“Love Your Neighbor”

                There is a temptation in Christian circles to give into the current self-improvement focus of the surrounding culture. Many advertisements, books, lessons, and movies portray becoming a better person by focusing on the self is a primary goal in life. “Be the best you” “Ten ways to better yourself today” “Learn to break off inhibiting relationships” “workout towards the best you” “Meet the new you” are all common phrases, and all of them are counter biblical.

                Many advocates of a biblical focus on the self will argue that according to the golden commandment, “Love your neighbor as yourself” that we must first learn to love ourselves before we can love others. The logic is that if we do not love ourselves then we cannot love others. This is further taken to argue that we have to develop ourselves and grow as a person in able to help others. The first assertion is plain wrong, and the second needs qualifiers.

                The commandment to, “Love your neighbor as yourself” is a direct command phrase, followed by a clause.  The command is, “love your neighbor” the clause, “as yourself” is a qualifying phrase that gives us an example of how to fulfill the first command. It is not a path through which we must first travel to get to the first.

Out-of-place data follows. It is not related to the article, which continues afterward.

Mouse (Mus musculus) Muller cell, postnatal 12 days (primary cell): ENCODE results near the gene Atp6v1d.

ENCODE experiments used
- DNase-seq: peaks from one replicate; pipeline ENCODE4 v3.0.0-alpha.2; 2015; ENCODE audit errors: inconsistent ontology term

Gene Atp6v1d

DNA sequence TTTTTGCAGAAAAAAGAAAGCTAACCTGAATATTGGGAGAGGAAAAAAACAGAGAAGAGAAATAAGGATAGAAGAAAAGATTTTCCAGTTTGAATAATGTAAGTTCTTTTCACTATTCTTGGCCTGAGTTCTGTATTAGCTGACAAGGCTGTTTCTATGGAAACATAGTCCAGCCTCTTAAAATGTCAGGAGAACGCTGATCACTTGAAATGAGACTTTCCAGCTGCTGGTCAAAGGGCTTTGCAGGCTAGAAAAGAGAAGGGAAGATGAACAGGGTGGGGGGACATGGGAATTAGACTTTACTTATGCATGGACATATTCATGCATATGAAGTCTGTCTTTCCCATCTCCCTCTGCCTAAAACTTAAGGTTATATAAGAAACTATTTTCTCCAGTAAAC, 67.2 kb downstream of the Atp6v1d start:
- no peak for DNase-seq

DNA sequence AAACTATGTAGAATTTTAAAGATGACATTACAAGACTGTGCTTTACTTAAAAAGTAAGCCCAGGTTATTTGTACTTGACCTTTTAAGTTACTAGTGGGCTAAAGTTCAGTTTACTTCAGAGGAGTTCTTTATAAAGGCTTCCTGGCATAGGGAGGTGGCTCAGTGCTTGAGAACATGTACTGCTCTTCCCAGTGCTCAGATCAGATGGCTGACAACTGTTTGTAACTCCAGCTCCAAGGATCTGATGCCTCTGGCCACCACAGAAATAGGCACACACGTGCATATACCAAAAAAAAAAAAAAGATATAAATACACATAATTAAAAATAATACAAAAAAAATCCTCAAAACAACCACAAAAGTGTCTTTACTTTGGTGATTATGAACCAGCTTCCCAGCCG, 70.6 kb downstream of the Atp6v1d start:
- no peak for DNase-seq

Furthermore the principle of self-love before love of the other is not a major theme in Scripture. I can’t think of a verse off the top of my head that speaks to that, other than the admonition to the elders in Ephesians to, “Keep watch over yourselves and all the flock of which the Holy Spirit has made you overseers.” (Acts 20:28). However, this keep watch is in reference to the next verse where Paul tells them that, “I know that after I leave, savage wolves will come in among you and will not spare the flock.” So in context Paul is telling them to guard themselves against incoming attacks, and not an urge for them to watch over themselves first.

                In Philippians Paul tells us to be humble like Christ, who “made himself nothing, taking the very nature of a servant,” and hopes to send Timothy to the Philippians soon because he has no one else who takes a general interest in their welfare.

                Also in the Hebrew Scriptures the focus on the character of God is his lovingkindness and compassion and forgiveness from generation to generation. No mention is ever made of God loving himself first. The dominant theme of Scripture is the love of the other, and not of the self. We as we seek to be like Scripture must make sure that we are emphasizing what Scripture emphasizes. We must emphasize the love of the other. 

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